Senior Jack Russel black and white

Your senior dog

Ageing is an individual experience and every senior pet is unique. When our pets reach their senior years varies based on their breed and size. For example, large breed dogs have a shorter life expectancy compared to small breed dogs, and are considered to be a senior pet as early as 5 years of age. 

Tailored nutrition can help support senior pets through the changes associated with ageing. Book your next vet appointment to discuss what diet would best suit your senior dog.

dogs walking on a leash outside

Signs your dog is getting older

Ageing in itself is not a disease, however ageing does represent some changes for your pet. Expected age related changes include loss of lean muscle mass, reduced activity, and impaired senses such as vision and smell. Ageing also means that your pet is more prone to disease, such as arthritis, dental and kidney disease. Fortunately we can help manage some of these conditions through the nutrition we feed them.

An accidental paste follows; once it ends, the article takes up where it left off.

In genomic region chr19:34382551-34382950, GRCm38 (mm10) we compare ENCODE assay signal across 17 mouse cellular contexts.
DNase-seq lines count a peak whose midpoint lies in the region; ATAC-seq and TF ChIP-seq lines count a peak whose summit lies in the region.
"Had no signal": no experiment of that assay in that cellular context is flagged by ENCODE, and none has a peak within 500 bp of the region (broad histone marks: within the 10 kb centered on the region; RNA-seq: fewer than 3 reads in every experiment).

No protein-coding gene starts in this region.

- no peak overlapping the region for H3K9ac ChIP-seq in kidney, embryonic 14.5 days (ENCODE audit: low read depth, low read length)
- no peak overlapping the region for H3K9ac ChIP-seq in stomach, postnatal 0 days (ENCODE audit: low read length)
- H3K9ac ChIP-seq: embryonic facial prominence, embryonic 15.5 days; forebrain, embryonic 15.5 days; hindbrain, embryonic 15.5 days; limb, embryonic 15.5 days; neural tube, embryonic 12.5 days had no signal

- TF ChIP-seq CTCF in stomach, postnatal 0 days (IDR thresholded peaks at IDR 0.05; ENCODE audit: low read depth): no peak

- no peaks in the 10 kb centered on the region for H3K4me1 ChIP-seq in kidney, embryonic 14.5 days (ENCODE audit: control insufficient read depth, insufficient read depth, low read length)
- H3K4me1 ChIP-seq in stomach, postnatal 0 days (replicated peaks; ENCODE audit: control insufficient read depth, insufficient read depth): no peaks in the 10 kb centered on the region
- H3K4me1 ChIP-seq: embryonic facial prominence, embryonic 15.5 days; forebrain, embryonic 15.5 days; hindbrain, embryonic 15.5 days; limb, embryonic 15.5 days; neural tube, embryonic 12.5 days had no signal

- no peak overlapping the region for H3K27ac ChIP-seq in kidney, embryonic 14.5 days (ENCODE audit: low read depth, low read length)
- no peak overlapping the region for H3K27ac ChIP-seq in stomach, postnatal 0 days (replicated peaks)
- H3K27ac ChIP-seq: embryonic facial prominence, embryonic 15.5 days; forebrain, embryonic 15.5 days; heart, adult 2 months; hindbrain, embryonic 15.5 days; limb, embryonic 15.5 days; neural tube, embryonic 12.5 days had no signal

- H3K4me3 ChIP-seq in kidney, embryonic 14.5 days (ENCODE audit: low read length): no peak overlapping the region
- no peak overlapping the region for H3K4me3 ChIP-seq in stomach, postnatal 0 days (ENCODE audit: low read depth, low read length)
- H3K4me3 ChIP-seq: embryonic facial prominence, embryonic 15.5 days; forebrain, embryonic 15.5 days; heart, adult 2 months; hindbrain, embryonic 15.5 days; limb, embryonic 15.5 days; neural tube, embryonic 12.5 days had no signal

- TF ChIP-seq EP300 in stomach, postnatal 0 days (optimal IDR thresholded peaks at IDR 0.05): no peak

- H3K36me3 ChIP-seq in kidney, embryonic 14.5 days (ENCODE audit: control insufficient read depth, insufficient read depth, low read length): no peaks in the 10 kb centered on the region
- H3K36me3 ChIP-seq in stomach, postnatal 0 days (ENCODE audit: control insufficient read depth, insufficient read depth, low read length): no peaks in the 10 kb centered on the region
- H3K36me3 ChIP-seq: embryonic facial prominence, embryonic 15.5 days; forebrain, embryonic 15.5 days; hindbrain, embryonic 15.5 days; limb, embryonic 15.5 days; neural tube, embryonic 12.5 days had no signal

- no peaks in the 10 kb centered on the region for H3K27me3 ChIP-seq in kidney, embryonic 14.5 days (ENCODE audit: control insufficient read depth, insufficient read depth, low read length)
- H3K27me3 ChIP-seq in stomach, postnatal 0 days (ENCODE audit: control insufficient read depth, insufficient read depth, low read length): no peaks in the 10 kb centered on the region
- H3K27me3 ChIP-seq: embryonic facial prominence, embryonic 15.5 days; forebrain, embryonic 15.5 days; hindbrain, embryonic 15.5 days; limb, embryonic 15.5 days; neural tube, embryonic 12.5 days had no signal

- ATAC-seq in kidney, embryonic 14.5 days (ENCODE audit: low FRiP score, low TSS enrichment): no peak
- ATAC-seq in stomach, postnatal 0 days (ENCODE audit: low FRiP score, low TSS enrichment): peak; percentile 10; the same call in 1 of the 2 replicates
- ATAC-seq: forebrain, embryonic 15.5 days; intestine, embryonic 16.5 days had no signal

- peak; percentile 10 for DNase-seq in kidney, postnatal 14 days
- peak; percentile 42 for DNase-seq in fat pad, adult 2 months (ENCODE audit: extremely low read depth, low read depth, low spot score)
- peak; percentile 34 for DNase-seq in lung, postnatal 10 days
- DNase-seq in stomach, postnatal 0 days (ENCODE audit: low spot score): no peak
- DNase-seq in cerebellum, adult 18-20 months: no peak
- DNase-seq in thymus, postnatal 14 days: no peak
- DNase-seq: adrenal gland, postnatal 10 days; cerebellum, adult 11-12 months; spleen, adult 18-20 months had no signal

cavoodle sleeping inside

Nutritional needs for ageing dogs

Ageing dogs have different nutritional needs to puppies, and even adult dogs. Senior diets are formulated to help prevent age related loss of muscle mass as they include specific amino acids such as leucine, and adequate amounts of highly digestible protein. Senior diets generally have adjusted calories – in some cases, they may have fewer calories to help prevent obesity in less active pets, and in other instances, may have increased calories to help support senior pets with reduced appetites. As every senior pet is unique, speak to your veterinarian about the most appropriate diet for your dog.

Image of Jack Russel adult dog black and white

Speak to your vet

Book an appointment with your veterinarian today to ensure your pet is receiving the appropriate nutrition for their life stage.